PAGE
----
Auditor plan wasteful

Both the federal and provincial governments have auditors general to scrutinize their books, not just to see if the numbers balance but to rule on whether taxpayers are getting value for money.

Both the federal and provincial governments have auditors general to scrutinize their books, not just to see if the numbers balance but to rule on whether taxpayers are getting value for money.

Beyond making sure that money budgeted for office supplies is actually spent on office supplies, for instance, the report of the auditor general flags instances when department managers pay far too much for what they were getting. Additionally, they take an external look at whether business goals of government departments and programs are actually being met with all the money they spend.

These services are not cheap, but in the long run they pay dividends to taxpayers far beyond their own audit budgets.

Alberta’s auditor general, Fred Dunn, is responsible for an entire department; this year’s budget is $21.7 million. Even so, he had to cut or postpone 27 of 80 planned audits this year for lack of another $2 million.

That’s auditing one provincial government, with many departments, but a unified budget reporting system.

Now, consider all the municipalities in Alberta, each with its own style of budgeting and who knows what variety of methods of reporting.

But government MLA Art Johnson of Calgary-Hays believes an auditor general can scrutinize the books all these villages, towns and cities for $500,000 to $700,000 a year and compare apples to apples between them all.

If that were true, a municipal auditor general would be a fabulous investment. But it’s not true. Not even close.

Let’s give you an example. External audits on the books of non-profit societies in Red Deer that receive United Way or government contract funding probably exceeds a quarter million dollars a year.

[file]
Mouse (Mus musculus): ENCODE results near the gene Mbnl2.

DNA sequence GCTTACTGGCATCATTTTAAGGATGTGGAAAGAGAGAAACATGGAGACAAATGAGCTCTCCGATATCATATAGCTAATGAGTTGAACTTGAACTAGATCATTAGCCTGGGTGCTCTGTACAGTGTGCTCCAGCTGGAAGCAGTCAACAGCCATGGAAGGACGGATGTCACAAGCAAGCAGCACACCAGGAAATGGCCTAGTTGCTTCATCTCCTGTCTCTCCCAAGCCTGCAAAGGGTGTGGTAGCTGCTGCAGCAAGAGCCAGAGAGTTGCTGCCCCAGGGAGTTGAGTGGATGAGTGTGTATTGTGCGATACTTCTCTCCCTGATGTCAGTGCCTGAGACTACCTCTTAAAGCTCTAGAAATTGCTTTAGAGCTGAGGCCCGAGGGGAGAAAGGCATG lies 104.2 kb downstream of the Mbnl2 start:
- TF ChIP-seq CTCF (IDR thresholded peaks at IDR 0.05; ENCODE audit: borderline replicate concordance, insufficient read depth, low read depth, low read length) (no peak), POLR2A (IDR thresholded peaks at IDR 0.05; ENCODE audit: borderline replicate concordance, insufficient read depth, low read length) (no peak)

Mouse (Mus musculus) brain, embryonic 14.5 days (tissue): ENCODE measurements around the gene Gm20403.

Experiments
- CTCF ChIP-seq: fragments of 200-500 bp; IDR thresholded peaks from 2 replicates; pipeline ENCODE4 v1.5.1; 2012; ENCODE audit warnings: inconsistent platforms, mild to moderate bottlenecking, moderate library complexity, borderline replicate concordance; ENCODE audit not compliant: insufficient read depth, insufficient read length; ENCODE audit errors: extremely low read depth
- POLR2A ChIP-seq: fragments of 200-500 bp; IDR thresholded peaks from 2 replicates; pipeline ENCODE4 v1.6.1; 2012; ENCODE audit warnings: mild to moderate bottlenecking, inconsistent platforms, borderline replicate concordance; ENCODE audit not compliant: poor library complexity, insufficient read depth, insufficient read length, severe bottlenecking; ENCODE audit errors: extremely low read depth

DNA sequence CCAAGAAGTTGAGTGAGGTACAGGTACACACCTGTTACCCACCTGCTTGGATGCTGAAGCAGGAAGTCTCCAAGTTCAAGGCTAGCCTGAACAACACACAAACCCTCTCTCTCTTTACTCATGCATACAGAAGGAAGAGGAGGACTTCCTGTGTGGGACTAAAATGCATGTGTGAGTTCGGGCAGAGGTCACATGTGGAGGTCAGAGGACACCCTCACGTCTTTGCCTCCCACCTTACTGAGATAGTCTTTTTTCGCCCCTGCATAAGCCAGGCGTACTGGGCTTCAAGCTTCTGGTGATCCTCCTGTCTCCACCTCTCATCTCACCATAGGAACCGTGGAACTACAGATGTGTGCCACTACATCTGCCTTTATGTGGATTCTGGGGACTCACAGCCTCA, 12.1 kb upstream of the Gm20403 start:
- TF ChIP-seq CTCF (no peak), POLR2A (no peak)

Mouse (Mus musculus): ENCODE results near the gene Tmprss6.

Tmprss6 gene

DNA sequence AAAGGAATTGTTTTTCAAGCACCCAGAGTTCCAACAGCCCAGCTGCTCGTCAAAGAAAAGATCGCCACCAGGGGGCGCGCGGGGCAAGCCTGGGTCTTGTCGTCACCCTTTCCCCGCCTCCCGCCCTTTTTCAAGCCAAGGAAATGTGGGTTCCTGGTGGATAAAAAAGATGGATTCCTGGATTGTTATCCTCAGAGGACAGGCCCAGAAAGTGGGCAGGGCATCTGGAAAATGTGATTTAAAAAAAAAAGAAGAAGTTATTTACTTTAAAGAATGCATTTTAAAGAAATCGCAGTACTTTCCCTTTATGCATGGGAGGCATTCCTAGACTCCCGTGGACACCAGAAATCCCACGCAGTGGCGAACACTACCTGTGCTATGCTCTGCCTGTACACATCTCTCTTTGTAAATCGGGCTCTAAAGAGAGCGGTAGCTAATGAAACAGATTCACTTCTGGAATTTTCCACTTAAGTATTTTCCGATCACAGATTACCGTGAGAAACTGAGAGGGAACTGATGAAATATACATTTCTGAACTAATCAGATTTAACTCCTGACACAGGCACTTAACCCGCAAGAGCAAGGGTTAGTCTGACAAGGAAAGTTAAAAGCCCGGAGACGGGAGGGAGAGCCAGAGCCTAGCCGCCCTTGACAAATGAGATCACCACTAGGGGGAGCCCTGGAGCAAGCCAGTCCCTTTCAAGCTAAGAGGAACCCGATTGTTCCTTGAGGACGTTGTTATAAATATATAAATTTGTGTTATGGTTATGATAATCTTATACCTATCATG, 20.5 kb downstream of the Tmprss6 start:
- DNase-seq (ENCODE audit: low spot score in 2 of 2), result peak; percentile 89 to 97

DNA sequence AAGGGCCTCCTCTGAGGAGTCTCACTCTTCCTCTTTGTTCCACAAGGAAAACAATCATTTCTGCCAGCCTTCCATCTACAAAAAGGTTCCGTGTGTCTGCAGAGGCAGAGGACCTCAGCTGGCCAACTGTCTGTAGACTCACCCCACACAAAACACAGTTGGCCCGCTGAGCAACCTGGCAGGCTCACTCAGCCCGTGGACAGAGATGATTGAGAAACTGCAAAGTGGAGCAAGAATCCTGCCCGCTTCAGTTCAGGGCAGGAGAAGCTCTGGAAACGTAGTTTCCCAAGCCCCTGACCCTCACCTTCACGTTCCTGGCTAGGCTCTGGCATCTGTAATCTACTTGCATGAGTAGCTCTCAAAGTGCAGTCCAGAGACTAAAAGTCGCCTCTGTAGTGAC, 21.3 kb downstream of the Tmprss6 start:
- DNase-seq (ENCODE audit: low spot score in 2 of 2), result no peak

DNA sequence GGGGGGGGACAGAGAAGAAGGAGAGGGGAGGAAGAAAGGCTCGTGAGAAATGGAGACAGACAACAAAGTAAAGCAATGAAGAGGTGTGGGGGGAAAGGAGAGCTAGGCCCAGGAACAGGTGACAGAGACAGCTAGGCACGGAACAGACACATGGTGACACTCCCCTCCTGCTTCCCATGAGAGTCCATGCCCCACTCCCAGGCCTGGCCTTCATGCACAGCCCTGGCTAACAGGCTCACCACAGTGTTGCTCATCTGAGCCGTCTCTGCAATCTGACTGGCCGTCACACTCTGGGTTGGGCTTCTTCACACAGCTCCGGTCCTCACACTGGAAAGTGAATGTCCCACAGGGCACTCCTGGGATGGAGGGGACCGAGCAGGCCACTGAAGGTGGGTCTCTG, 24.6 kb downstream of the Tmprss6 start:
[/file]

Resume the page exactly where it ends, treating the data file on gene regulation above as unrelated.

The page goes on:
It would be interesting for people who donate to local charities to know just what portion of their donated dollars goes into the offices of accountants and auditors before anything is spent on staff or programs dealing with poverty.

But these audits are vital, because people who give money to funding agencies like the United Way or pay taxes to government, which contracts services to non-profits, want to know that charities operate honestly and efficiently.

The numbers have to add up and an auditor signing off on the books of a local charity is putting his or her professional stamp on the document. Due diligence is not cheap.

The same applies to municipalities. Red Deer posts an annual audited financial statement every year, just like every other town and city, and anyone who wants to can see the document.

The process is expensive and ongoing, and we all pay for it.

So how MLA Johnson believes these audits can be scrutinized again in any depth at all and compare statements between municipalities for less than a million dollars a year — or less than $20 million a year — is a mystery.

Bill 202, the private member’s bill that Johnson is sponsoring to do this, is probably going to whither on the vine. As it should.